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CSS Frameworks Roundup (and some thoughts)

Published by Chris Coyier

The guiding theory behind CSS frameworks is saving time. If you write a lot of CSS, you know you write a lot of the exact same code over and over and over. There is something to be said of learning through repetition, but seriously, how many times do you need to type margin: 0 before it's just annoying?

CSS frameworks are usually just a collection of CSS files that set up things like basic typography, form styling, grids/simple layout, and resets.

Why use a framework? Besides saving time, there are lots of reasons: standardizing the organizational structure of your sites, avoiding dumb little mistakes, and browser compatibility. Sounds pretty compelling, but there are certainly reasons not to use them as well. For example, a framework might be too much for the site you are designing and it's basically just unnecessary bloat. Another common argument against frameworks is that CSS and XHTML go hand in hand, they need to be designed and constructed together, so using pre-written CSS just isn't an option.

As for me, I'm on the fence. I'm actually kind of a "tweener". I have a little base folder that has an index.html file, a style.css file, and an images folder. The index file has a super simple structure in it, the CSS file has some very basic styling in it, and the images folder is empty. I'm pretty happy with this system, but I'm thinking about growing it into a more fleshed out framework.

Hey, this is supposed to be a Roundup! Oh, right.

Every one of these has a different approach. I'll let you explore for yourselves.

Blueprint
blueprint.gif

LogicCSS
logiccss.gif

Elements
elements.gif

YAML (Yet Another Multicolumn Layout)
yaml.gif

ESWAT
eswat.gif

MORE

Yahoo YUI Grids CSS
WYMstyle
That Standards Guy CSS Framework
Taffy Framework
Schema
CleverCSS
Tripoli

Wow, there sure are a lot of them aren't there? I may work on putting one together myself, but I'll need to think of some kind of clever twist to make it more than just another brick in the wall.

Comments

  1. Volkan Görgülü
    Permalink to comment#

    I prefer writing my own code since I only write what I need. But these framworks can contain more than what I actually need.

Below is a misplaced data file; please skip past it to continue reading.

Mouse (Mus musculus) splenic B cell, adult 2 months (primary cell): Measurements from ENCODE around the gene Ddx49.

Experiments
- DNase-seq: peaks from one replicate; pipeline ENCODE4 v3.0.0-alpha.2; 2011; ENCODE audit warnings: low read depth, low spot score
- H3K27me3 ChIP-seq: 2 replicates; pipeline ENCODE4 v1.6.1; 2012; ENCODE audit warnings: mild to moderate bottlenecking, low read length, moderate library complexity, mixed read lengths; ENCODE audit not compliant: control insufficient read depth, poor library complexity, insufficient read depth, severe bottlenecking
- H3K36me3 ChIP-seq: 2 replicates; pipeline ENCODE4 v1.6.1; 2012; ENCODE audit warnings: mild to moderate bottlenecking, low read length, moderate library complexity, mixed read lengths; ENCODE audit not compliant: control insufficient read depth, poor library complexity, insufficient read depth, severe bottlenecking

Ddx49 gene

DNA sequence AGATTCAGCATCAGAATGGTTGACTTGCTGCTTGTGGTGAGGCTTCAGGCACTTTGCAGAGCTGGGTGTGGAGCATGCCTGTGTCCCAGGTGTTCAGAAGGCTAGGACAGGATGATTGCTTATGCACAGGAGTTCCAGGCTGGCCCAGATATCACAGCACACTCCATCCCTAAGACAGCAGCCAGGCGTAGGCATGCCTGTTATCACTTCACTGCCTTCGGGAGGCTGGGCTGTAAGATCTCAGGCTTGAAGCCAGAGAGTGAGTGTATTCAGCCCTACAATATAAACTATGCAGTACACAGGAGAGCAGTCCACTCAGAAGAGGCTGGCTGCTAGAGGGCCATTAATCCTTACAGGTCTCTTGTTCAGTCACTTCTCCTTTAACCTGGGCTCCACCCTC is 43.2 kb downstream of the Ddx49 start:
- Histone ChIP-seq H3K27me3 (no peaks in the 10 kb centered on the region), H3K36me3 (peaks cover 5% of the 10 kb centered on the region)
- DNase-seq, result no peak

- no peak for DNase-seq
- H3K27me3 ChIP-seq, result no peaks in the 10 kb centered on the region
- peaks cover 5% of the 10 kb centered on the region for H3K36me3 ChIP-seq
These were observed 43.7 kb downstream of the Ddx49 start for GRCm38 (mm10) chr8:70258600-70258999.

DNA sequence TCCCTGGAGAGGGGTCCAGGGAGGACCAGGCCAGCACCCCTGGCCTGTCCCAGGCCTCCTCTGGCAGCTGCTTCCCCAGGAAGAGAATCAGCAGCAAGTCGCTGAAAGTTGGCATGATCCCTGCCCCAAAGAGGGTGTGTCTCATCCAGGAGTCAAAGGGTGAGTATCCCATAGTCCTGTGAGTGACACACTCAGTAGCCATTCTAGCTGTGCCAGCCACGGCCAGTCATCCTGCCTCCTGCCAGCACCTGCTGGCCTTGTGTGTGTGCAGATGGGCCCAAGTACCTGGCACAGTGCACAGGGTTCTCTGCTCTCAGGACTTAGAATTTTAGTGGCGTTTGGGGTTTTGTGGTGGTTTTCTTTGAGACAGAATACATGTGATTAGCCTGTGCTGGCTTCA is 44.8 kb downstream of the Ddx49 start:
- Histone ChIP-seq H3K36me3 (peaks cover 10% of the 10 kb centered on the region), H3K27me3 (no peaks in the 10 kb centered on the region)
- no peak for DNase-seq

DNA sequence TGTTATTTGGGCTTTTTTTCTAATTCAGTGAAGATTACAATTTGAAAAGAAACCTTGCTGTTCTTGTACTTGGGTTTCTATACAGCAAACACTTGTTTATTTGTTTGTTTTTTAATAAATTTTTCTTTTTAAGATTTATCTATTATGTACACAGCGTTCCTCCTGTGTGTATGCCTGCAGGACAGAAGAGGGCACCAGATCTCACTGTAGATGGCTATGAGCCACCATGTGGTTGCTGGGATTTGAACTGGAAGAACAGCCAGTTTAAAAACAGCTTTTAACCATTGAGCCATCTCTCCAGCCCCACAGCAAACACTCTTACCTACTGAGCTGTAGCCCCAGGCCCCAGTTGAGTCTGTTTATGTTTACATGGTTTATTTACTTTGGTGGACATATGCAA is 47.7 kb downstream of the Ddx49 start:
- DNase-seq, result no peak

I use Eric Meyer’s Global Reset, and I start to write my code. And at the end, when I look to the CSS file, it is clean and it is what I need.

    Best Regards

  2. Permalink to comment#

    Recently if starting from scratch I have tended to use YUI Grids and reset with my own typography set based on Vertical rhythm ideas
    Interestingly when it comes to Javascript I have tended to shy away from YUI in preference to jquery (to much a Drupal fan boy)strange how these things happen.

  3. @Volkan: I am with ya, I like writing from scratch so you become intimately familiar with every line of code and and avoid any bloat.

    @Tim Nash: I love jQuery too, I’m just starting to use it but really makes for some intuitive and easy javascript.

  4. I tried using one of these frameworks but the extra rubbish scared me off. It is one of the things that I hate when modifying code especially someone elses.

  5. Permalink to comment#

    These are definitely interesting. I’m going to have to give Yahoo’s framework a try.

  6. Joe S
    Permalink to comment#

    Thanks for the list of frameworks. I know your “on the fence”, but do you have plans to dig a bit deeper into one of these? Perhaps a tutorial or review of some kind? I was checking out Blueprint 0.7, and find it interesting but severely lacking adequate documentation.

  7. @Joe S: I think what I’m going to do is publish what I use a lot of times as my own little “framework” for designs. I probably won’t go through all the hoop-la of naming it and crap, but at least I can share it and see what people think.

  8. A very good overview!
    Unfortunately, the link to the Taffy Framework is broken – but if you replace “www” for “v1″ in the url, you should find the page.

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